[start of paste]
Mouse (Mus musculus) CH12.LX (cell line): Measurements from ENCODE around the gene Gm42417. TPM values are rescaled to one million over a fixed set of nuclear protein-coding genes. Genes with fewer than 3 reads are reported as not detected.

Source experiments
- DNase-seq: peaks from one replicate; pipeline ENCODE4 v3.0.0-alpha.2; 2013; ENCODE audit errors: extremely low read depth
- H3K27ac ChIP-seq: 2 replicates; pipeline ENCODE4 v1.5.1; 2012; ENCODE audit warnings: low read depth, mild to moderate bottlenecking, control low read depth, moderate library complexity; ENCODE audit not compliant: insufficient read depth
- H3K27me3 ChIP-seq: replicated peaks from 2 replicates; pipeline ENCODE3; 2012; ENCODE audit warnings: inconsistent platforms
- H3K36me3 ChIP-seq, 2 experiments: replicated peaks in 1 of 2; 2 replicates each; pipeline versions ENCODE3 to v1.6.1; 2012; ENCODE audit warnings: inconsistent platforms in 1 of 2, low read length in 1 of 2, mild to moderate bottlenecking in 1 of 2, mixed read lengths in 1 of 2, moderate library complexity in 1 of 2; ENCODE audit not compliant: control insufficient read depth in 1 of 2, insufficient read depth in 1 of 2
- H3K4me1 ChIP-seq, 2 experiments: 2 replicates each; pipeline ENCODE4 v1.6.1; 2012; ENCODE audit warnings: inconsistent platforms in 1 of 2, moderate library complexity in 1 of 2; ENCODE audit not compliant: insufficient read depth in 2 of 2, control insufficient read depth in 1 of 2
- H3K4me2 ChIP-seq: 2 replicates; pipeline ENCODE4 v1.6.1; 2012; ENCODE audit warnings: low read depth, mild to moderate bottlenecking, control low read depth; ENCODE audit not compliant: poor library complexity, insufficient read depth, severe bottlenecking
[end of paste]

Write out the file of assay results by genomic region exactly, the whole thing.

Mouse (Mus musculus) CH12.LX (cell line): Measurements from ENCODE around the gene Gm42417. TPM values are rescaled to one million over a fixed set of nuclear protein-coding genes. Genes with fewer than 3 reads are reported as not detected.

Source experiments
- DNase-seq: peaks from one replicate; pipeline ENCODE4 v3.0.0-alpha.2; 2013; ENCODE audit errors: extremely low read depth
- H3K27ac ChIP-seq: 2 replicates; pipeline ENCODE4 v1.5.1; 2012; ENCODE audit warnings: low read depth, mild to moderate bottlenecking, control low read depth, moderate library complexity; ENCODE audit not compliant: insufficient read depth
- H3K27me3 ChIP-seq: replicated peaks from 2 replicates; pipeline ENCODE3; 2012; ENCODE audit warnings: inconsistent platforms
- H3K36me3 ChIP-seq, 2 experiments: replicated peaks in 1 of 2; 2 replicates each; pipeline versions ENCODE3 to v1.6.1; 2012; ENCODE audit warnings: inconsistent platforms in 1 of 2, low read length in 1 of 2, mild to moderate bottlenecking in 1 of 2, mixed read lengths in 1 of 2, moderate library complexity in 1 of 2; ENCODE audit not compliant: control insufficient read depth in 1 of 2, insufficient read depth in 1 of 2
- H3K4me1 ChIP-seq, 2 experiments: 2 replicates each; pipeline ENCODE4 v1.6.1; 2012; ENCODE audit warnings: inconsistent platforms in 1 of 2, moderate library complexity in 1 of 2; ENCODE audit not compliant: insufficient read depth in 2 of 2, control insufficient read depth in 1 of 2
- H3K4me2 ChIP-seq: 2 replicates; pipeline ENCODE4 v1.6.1; 2012; ENCODE audit warnings: low read depth, mild to moderate bottlenecking, control low read depth; ENCODE audit not compliant: poor library complexity, insufficient read depth, severe bottlenecking